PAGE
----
Intel to Pay AMD $1.25 Billion in Lawsuit Settlement
Posted on November 12, 2009Intel has agreed to pay AMD $1.25 million to settle all the outstanding legal claims between the two companies. Intel and AMD together make nearly all of the chips used to run computers and servers. Intel controls around 80% of the market and AMD controls the rest. AMD sued Intel in a private lawsuit for antitrust violations and anticompetitive actions. The Justice Department has also been looking at Intel for possible antitrust violations. Under this settlement, Intel pays AMD the $1.25 billion (which is really going to help AMD's cash flow) and has agreed to abide by a set of rules for how it conducts business. The companies also signed a renewed cross-licensing deal.
Legal and regulatory battles have increasingly been turning against Intel. Roger Kay, president of Endpoint Technologies Associates, which tracks the field, said that by settling, Intel may have alleviated some of the pressure regarding the cases brought by others.It is a very happy day for AMD, that's for sure. As for Intel, it will have to change the way it does business and write some really big checks to shut down all its antitrust problems. This settlement will go a long way towards doing that.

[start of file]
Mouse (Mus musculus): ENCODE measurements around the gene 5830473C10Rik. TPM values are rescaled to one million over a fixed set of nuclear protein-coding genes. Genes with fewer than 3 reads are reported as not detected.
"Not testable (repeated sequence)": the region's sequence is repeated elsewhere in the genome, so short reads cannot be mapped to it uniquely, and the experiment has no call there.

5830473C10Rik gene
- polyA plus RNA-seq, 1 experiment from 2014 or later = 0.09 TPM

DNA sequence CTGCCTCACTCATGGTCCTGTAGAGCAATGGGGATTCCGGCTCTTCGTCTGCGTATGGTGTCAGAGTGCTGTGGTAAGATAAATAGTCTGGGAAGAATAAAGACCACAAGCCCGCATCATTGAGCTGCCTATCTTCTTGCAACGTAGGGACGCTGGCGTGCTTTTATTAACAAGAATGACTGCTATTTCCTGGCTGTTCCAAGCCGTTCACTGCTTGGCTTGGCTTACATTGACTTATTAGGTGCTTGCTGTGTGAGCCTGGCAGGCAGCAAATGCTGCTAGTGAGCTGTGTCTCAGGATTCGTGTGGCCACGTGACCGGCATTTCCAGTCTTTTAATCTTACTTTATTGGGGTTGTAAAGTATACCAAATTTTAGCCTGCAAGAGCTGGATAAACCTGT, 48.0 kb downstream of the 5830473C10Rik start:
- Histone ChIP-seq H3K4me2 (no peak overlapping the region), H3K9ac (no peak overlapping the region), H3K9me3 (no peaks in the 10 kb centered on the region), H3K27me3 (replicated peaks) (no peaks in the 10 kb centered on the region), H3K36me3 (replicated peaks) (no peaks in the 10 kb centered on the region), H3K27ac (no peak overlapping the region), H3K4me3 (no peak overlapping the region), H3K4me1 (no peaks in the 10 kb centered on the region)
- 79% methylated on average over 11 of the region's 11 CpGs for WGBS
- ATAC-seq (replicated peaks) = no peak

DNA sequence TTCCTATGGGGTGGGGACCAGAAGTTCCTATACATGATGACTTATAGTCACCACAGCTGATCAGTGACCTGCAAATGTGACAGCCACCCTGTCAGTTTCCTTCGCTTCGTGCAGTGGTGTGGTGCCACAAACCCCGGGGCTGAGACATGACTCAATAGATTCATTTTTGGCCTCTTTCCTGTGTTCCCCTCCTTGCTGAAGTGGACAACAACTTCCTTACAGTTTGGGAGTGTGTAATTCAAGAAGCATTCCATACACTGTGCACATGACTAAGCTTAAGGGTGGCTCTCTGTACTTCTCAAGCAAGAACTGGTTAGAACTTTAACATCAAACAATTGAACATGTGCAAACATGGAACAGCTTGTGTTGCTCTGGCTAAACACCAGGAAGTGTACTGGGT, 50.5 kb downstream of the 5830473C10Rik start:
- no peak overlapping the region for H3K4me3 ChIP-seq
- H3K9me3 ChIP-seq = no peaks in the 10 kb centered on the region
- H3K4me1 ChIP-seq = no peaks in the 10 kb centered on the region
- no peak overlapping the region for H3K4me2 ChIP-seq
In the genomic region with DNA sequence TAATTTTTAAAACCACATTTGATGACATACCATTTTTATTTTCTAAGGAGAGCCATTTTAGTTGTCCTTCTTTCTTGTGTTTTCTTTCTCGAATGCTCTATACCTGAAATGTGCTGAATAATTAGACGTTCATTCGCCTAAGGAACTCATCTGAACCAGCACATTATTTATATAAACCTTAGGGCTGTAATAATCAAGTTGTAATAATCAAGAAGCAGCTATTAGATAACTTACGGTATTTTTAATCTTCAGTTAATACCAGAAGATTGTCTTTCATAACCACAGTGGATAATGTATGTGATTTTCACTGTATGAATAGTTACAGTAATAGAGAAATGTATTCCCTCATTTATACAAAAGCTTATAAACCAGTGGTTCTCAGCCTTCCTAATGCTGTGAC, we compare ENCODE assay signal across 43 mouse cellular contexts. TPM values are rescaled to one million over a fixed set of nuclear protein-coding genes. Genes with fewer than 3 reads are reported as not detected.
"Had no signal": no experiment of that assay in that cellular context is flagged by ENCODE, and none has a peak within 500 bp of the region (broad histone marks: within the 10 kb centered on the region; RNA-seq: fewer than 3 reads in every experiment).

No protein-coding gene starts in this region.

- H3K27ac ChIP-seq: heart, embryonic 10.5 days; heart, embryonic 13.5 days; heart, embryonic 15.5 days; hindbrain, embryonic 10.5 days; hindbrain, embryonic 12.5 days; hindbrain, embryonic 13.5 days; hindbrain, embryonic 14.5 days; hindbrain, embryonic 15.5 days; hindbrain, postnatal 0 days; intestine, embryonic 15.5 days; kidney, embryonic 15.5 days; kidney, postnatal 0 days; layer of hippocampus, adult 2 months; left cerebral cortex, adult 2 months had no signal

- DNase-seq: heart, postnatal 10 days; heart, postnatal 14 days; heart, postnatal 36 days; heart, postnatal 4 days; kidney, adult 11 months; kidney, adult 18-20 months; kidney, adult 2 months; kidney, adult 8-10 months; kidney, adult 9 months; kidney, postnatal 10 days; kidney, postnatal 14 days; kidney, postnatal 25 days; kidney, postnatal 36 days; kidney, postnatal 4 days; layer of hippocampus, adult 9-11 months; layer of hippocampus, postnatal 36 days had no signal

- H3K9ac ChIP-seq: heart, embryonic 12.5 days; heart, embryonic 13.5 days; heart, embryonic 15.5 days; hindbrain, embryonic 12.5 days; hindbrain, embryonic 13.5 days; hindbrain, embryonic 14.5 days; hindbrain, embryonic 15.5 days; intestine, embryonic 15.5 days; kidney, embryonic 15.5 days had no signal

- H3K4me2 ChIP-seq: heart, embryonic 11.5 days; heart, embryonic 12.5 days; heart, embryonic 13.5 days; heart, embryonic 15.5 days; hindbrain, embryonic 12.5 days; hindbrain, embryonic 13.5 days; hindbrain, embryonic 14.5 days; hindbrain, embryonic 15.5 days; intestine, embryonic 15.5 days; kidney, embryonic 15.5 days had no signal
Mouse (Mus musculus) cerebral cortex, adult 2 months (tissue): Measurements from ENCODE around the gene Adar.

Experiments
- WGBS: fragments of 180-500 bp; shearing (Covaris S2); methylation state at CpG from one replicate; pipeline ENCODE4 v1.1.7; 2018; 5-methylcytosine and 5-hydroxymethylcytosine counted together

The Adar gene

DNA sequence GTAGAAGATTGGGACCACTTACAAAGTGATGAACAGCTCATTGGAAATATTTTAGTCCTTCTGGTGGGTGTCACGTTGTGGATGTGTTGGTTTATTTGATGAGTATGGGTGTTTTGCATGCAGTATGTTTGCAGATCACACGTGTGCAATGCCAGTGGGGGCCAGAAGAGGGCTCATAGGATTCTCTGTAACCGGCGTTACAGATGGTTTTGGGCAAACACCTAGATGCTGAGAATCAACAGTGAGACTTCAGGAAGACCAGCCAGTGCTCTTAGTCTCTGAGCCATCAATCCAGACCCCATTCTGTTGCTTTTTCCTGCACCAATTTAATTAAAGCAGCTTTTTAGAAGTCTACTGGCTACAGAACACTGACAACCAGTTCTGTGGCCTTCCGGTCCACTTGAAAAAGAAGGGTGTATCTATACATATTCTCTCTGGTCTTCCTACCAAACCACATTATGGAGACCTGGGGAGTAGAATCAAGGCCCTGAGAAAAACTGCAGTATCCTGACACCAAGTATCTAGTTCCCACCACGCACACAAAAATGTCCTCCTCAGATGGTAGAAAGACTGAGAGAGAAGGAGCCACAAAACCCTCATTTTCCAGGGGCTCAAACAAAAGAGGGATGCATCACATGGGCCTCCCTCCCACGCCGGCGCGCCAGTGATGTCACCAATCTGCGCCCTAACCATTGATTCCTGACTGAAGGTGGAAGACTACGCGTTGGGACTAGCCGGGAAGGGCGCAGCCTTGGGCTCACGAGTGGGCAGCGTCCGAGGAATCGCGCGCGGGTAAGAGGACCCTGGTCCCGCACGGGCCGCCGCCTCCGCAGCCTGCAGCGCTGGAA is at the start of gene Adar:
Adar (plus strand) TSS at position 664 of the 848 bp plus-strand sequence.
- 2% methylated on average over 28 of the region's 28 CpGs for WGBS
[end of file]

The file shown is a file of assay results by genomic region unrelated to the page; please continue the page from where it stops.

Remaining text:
"It was only going to get more expensive the farther down the litigation road they went, and this takes a lot of wind out of the sails of the other suits," Mr. Kay said. "Intel may have just reduced its legal tab by a number of billions of dollars."
The settlement was sorely needed for AMD, which has struggled with mounting losses and high debt levels related to its acqusition of graphics-chip maker ATI Technologies. With the lawsuit and other legal disputes now behind it, the company removes a serious investor concern, said Wedbush Morgan analyst Patrick Wang.
"AMD's liquidity issues are going to be taken away," Mr. Wang said. "This is something that is going to take away a major overhang for investors." For its part, AMD said "the game has changed" in the chip business because of its strategies